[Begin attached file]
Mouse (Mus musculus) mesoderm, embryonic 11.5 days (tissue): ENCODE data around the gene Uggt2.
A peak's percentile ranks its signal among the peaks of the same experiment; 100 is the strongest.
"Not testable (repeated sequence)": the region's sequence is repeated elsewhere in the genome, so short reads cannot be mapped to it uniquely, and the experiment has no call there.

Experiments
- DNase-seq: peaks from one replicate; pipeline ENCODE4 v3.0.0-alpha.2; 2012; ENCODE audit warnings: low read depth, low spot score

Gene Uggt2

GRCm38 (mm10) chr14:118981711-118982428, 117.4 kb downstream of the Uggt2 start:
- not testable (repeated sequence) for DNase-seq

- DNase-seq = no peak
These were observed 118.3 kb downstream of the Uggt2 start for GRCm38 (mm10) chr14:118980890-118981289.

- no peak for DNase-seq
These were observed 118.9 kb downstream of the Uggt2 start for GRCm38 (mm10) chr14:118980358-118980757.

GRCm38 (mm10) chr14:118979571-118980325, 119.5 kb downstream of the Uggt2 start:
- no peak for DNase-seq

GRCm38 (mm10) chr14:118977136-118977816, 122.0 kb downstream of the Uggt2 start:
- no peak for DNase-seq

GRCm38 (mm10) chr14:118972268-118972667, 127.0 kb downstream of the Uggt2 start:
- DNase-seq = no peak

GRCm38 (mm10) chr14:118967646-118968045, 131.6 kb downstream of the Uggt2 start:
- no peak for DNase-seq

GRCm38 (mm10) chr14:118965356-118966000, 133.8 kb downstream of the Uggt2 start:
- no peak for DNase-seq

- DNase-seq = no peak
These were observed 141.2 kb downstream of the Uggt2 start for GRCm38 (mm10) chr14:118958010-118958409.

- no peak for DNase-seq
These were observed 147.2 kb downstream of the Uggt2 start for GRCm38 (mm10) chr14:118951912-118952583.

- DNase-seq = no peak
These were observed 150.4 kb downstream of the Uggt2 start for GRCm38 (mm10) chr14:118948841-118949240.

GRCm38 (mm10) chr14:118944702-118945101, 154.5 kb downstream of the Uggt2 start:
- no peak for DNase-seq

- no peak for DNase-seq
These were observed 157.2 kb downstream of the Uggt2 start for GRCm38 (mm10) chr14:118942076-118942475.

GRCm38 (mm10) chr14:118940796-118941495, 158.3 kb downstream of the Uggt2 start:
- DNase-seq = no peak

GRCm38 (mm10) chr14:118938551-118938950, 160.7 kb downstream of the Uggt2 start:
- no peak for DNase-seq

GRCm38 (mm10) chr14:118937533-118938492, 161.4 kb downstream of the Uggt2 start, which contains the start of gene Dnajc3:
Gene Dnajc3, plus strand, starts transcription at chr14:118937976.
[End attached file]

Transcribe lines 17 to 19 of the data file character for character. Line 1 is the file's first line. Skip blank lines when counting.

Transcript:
GRCm38 (mm10) chr14:118972268-118972667, 127.0 kb downstream of the Uggt2 start:
- DNase-seq = no peak

GRCm38 (mm10) chr14:118967646-118968045, 131.6 kb downstream of the Uggt2 start: